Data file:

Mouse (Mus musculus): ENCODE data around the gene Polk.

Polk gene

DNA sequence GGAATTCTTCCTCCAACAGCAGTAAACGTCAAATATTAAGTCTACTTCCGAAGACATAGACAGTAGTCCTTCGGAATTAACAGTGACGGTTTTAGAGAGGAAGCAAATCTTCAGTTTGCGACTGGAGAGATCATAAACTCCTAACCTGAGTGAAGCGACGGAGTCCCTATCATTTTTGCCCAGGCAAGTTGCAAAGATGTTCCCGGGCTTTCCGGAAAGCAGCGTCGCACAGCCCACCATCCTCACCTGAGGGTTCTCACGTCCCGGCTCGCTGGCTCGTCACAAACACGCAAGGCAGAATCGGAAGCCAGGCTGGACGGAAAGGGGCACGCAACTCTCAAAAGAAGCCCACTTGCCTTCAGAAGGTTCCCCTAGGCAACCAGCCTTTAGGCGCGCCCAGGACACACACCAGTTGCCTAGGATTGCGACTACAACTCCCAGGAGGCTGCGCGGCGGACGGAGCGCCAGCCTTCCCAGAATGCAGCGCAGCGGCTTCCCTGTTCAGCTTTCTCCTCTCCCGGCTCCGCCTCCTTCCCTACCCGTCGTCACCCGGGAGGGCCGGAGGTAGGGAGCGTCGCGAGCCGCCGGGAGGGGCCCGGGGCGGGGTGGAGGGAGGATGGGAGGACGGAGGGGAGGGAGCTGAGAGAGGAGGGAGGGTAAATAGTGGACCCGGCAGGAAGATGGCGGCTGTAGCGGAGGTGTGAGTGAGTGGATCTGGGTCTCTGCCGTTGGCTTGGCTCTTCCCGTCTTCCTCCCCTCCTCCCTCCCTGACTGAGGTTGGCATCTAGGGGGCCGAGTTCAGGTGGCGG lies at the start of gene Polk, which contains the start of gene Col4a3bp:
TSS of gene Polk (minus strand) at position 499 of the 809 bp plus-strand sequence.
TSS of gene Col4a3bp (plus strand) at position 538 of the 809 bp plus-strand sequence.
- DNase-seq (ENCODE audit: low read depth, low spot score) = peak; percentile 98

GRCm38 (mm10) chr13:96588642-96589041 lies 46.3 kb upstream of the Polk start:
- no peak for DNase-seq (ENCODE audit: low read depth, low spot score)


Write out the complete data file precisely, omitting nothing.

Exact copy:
Mouse (Mus musculus): ENCODE data around the gene Polk.

Polk gene

DNA sequence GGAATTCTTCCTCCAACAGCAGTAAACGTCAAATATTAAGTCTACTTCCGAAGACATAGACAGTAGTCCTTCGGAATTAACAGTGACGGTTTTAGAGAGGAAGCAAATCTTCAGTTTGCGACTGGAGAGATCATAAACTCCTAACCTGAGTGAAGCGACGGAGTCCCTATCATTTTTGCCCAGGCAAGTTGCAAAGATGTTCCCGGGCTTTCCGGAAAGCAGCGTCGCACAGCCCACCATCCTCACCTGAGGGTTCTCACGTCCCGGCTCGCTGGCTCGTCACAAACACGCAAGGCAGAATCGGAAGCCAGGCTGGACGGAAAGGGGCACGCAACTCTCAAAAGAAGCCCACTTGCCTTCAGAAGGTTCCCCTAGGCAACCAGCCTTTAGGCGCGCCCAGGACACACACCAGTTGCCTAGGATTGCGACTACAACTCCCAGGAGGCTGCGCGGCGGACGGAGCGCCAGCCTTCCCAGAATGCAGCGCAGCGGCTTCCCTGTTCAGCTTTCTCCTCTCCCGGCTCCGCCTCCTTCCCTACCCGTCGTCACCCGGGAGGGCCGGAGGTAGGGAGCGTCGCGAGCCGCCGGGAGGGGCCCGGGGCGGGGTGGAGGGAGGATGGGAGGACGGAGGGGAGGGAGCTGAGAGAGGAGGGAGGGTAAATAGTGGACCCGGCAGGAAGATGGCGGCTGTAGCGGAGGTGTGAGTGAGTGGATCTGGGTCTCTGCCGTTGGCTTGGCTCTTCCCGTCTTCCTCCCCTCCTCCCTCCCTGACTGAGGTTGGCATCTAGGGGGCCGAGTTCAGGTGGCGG lies at the start of gene Polk, which contains the start of gene Col4a3bp:
TSS of gene Polk (minus strand) at position 499 of the 809 bp plus-strand sequence.
TSS of gene Col4a3bp (plus strand) at position 538 of the 809 bp plus-strand sequence.
- DNase-seq (ENCODE audit: low read depth, low spot score) = peak; percentile 98

GRCm38 (mm10) chr13:96588642-96589041 lies 46.3 kb upstream of the Polk start:
- no peak for DNase-seq (ENCODE audit: low read depth, low spot score)